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Sodium: America's Villain


Hand up if you feel like you should be "watching your sodium intake"...

Hand up if you know what "2,400 mg" refers to...

Hand up if you see salt/sodium as a villain!

If your hands are still up, put them down and read on, because we got some talkin' to do about "sodium".


The sodium-related health issues are well known and often talked about across America. The fear of sodium is being thrust upon us in the media and salting your food without second thought is becoming a thing of the past. Why? Because most of America is obese and inactive, and if you fall into that category, then sodium can mean high blood pressure and a number of health complications. If you are obese and inactive, sodium is not your friend.

But, what about us active, fit Americans? Are we to fear sodium as well? Should we be focusing on limiting our salt intake? Should we listen to the media and give into the fear?? Plain and simple: heck no!

Oh the contrary, my friend. We should be fearing not enough sodium!

"Wait, what? Why?" Because sodium is an extremely important electrolyte that helps with muscle contraction, nerve function, blood volume, water balance, and brain function; and as athletes, we are losing it with every workout we do! This is why it is paramount that we are taking sodium in pre, intra, and post workout.


As we sweat, our bodies release sodium (which you may have tasted before if you've ever inadvertently gotten sweat in your mouth or had it burn your eyes...). This means that all the average, fit humans' sodium levels are dropping almost every day (depending on how many days they are working out and to what intensity). If they are already 'keeping their sodium low' as most doctors are recommending to the general public, then they are putting themselves in a bad position.

What do I mean by that? Well, let's start by looking at what sodium is. As mentioned above, it is an electrolyte- this means it carries an electrical charge outside your cells and within your blood, plasma, and lymph fluid. It is important for a number of reasons, one of which being that it is one-half of the electrical pump keeping electrolytes in balance both intracellular and extracellular.

What is "the pump"? The sodium-potassium pump is an active transport process moving sodium and potassium ions across cellular membrane using ATP energy. It maintains your body's acid-base balance as well as its healthy kidney function. It also functions to maintain the necessary electrical charge within cells. This is extremely important to muscle and nerve cells as muscle contraction, nerve transmission, and nerve impulse necessary for nerve signal are caused by the exiting and entering of potassium and sodium to and from a cell. Too much sodium can dehydrate the cells, while too little can cause them to draw in an excess of water, eventually leading to the cells to bursting.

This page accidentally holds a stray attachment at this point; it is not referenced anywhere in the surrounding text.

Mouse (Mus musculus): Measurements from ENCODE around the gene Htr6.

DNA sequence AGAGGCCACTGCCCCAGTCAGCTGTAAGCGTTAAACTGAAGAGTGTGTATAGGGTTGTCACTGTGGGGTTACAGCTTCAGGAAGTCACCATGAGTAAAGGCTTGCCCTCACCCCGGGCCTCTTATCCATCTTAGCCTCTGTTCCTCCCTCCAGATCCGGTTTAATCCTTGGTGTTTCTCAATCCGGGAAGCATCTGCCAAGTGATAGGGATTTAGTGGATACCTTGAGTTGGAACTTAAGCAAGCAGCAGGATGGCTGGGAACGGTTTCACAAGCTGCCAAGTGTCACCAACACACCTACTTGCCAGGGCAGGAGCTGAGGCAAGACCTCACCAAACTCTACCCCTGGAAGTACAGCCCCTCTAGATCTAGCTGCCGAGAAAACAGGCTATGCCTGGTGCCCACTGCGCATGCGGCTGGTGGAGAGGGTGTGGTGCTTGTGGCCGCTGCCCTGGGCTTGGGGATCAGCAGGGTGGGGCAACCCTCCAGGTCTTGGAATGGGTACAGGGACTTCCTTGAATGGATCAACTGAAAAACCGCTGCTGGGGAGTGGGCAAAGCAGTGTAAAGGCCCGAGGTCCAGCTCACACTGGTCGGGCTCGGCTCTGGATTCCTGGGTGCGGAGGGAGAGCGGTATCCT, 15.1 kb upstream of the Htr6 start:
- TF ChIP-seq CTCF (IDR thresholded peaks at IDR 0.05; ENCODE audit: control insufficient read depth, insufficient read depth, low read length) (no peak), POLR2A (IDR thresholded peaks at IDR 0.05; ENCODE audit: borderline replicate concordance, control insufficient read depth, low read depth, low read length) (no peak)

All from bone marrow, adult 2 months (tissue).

What I'm saying is, keeping a balance of sodium and potassium is crucial in maintaining correct electrolyte and fluid balance within the body

But, as I said, when we sweat, we lose sodium. If this doesn't get replaced, our balance gets thrown off and "the pump" can't function accurately. Thus, we may start experiencing fatigue, headache, and muscle cramping to name a few symptoms. These are warning signs that if sodium and other electrolytes (like potassium) are not replaced soon, we may suffer from more severe hyponatremia, or a low concentration of sodium in the blood.

The solution in a case like this? Get more sodium! This is where sodium containing sports drinks can come into play, as just drinking water upon feeling those symptoms will only make it worse --being that you are further depleting your sodium levels by essentially watering them down.

But, why not be proactive about it instead? By ensuring you are taking in natural sources of sodium (i.e. not just processed foods/table salt) daily, you can account for the loss of sodium taking place through your active lifestyle. I am not saying to overindulge in salt, but I am saying don't purposely avoid it and don't limit it.


Again, unless you are overweight and inactive, the sodium electrolyte is your friend! Do not fear it!

It turns out, it's not this big, scary villain that America has made it out to be...




Set goals! Set both long and short-range goals to keep yourself motivated. Be sure that the short-range goals will eventually lead you to your big-picture, long-range ones. Consider them stepping stones on the path towards something bigger.



Do what you like to do. Don't just start doing something because everyone else is; find what you truly enjoy and do that. In the end, if you don't have a genuine interest in your workouts and lifestyle, you're going to hinder your progress.



Switch things up! I know this may sound kind of funny after just reading #2, but as humans, we can get bored of doing the same thing over and over. As well, our muscles can get "bored" and we can plateau. Do not be afraid to try new things and incorporate change to keep you entertained and your muscles guessing!

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